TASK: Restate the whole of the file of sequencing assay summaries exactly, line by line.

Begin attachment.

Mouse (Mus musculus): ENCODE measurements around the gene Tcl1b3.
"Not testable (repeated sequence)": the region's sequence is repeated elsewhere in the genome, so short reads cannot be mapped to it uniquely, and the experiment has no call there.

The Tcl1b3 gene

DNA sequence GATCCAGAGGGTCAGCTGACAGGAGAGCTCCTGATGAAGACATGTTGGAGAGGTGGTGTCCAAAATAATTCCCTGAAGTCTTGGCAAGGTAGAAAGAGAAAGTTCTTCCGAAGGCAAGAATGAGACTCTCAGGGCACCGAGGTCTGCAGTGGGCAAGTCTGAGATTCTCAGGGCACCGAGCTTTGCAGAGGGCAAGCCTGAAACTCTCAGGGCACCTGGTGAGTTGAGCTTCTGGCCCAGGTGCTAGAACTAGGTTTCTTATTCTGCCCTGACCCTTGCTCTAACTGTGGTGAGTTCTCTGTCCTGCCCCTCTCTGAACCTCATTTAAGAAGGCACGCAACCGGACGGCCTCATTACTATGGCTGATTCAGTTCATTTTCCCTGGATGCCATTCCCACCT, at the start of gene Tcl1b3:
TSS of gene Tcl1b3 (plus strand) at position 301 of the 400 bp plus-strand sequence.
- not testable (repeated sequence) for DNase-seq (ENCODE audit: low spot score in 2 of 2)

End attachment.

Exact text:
Mouse (Mus musculus): ENCODE measurements around the gene Tcl1b3.
"Not testable (repeated sequence)": the region's sequence is repeated elsewhere in the genome, so short reads cannot be mapped to it uniquely, and the experiment has no call there.

The Tcl1b3 gene

DNA sequence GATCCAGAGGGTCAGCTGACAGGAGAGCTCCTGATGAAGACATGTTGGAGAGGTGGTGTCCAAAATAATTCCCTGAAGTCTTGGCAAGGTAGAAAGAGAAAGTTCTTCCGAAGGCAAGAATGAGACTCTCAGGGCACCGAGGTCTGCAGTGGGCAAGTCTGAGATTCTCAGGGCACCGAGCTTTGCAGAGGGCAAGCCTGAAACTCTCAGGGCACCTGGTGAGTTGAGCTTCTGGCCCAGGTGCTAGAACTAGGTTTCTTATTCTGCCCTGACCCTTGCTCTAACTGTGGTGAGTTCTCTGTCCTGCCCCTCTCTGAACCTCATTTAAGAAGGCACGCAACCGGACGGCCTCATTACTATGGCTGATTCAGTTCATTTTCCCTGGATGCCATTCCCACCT, at the start of gene Tcl1b3:
TSS of gene Tcl1b3 (plus strand) at position 301 of the 400 bp plus-strand sequence.
- not testable (repeated sequence) for DNase-seq (ENCODE audit: low spot score in 2 of 2)